2016 Near-Space Balloon Competition
The 2016 Call for Proposals has been announced, requesting submissions by Friday, September 30, 2016. The 2016 NSBC mission objective requires teams to study the Sun, in preparation for next August’s total solar eclipse. The tentative launch date is scheduled for Saturday, November 19, 2016. Finally, in addition to the standard grand prizes, the first place team’s payload will be transported to Idaho and flown during the eclipse (right in the path of totality!), on NDSGC’s balloon. For more information about the competition, visit the NSBC website: blogs.und.edu/nsbc
The NDSGC holds an annual Near-Space Balloon Competition (NSBC), an engaging launch program available to all middle and high students in North Dakota. Since 2011, students have gained hands-on experience with the scientific and engineering design process, while having fun. Students have four months to fulfill NASA’s Project Life Cycle. They create a hypothesis, design, construct, and launch a payload on a high altitude balloon. This balloon, which expands between 30 to 40 feet in diameter, rises high into the stratosphere, bursts around 100,000 feet, and descends back to Earth via a parachute. After joining the chase teams and tracking the balloon with GPS, students locate the payloads and gather their experiments. Returning back to the classroom, these young scientists analyze their data and produce a final report.
For more information or questions, please email the NSBC management team at firstname.lastname@example.org or call Marissa Saad at 701-777-4161.
Chloe Ondracek, Minot State University, Mathematics
I am currently working towards a major in mathematics and a minor in computer science at Minot State University. For as long as I can remember math has been one of my favorite subjects. I always want to know how things work and why things happen and thus one of the reasons I love math so much is because it explains a lot about the world we live in. I started taking courses at MSU as a dual-credit student when I was still in high school and it was then I met my research advisor. I have been performing undergraduate research for about a year and a half and it has been a wonderful, challenging, and enriching experience which has provided me with many opportunities including presenting my work at several different conferences across the country. Research is a building block to what will hopefully be a successful career in math. In my free time I enjoy dancing, traveling, horseback riding, reading, and music.
Anne Longlet, University of North Dakota, Space Studies
Anne received a B.A. in mathematics and physics from Winona State University in May 2013. She decided to pursue a master’s degree in Space Studies at the University of North Dakota starting in August 2013. She is now a second year graduate student and is emphasizing in planetary science. In the summer of 2014, she completed an internship at NASA Goddard Space Flight Center where she worked on a project involving dust mitigation for the James Webb Space Telescope. After graduating from UND, she plans to either pursue a PhD or pursue a career in the aerospace industry.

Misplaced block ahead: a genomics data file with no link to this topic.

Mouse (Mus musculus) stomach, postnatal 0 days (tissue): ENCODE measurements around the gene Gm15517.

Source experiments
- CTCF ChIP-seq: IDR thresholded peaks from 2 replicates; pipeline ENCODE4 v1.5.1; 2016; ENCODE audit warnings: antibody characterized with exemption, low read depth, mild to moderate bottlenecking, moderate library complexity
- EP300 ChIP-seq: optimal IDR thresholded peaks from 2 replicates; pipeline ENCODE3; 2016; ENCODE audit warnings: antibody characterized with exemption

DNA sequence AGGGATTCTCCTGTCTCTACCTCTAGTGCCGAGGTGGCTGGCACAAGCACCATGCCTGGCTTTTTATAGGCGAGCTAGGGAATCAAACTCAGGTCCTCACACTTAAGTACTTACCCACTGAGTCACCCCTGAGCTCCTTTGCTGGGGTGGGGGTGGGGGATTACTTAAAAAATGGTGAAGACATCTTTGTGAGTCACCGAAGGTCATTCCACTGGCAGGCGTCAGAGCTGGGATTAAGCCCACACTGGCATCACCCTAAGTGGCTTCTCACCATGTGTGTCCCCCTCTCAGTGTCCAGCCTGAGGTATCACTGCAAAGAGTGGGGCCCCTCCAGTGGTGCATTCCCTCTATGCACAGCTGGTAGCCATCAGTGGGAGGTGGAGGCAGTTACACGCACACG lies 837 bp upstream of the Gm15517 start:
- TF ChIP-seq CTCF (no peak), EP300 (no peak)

Ricardo Alfaro Contreras, University of North Dakota, Atmospheric Sciences
I am originally from Denver, CO and I have always had an interest in space. This led me to a BA in Astrophysical and Planetary Sciences from the University of Colorado at Boulder. While an undergraduate, I worked as an intern for the Center for Astrophysics and Space Astronomy as a member of a laboratory team on the LUNAR project, designing and building a mechanism which could deploy future radio telescopes on the surface of the moon. I received my MS from the University of North Dakota in Atmospheric Sciences with a thesis on investigating deficiencies in cloud property retrievals from space-borne satellite sensors due to aerosols suspended above the clouds. My current work involves a long-term study of the above-cloud aerosol phenomena, as well as other-cloud aerosol-interaction studies and atmospheric modeling using the Weather and Research Forecasting model. In my spare time, I love playing sports like football and soccer. I also enjoy spending a beautiful Colorado day outdoors with my family, especially my two year old son.
Brett Sergenain, University of North Dakota, Geography
Brett Sergenian is a 2014 graduate with a Master’s degree in geography from the University of North Dakota. During the summer of 2013, Brett compiled and summarized literature on using remote sensing for groundwater targeting for Dr. Santosh Seelan, who is publishing a paper on the topic. It was a great experience for Brett and he hopes to continue to work with remote sensing data. Currently, Brett is employed in Idaho working with GIS. Brett’s interests include GIS, remote sensing, LiDAR, groundwater data, and spatial statistics.
Karl Williams, University of North Dakota, Space Studies
The fall of 2014 marks the start of my final year as a master’s student in Space Studies. While finishing classes I will be working on my Individual Research Project focusing on the use of super synchronous transfer orbits for satellites traveling from LEO to GEO under the advisement of Professor David Whalen. I am also working as a Graduate Teaching Assistant under Dr. Whalen for the undergraduate introductory course Space Studies 200. I am very excited to begin this last year as it is the last step to beginning my career in a space related field, as well as it should be the most engaging and exciting year yet in my graduate career. Outside of school I like to hunt and fish, and I have recently picked up archery as a new hobby. I enjoy the fall the most, as it is the season during which I get to spend the most time seeing what nature has to offer.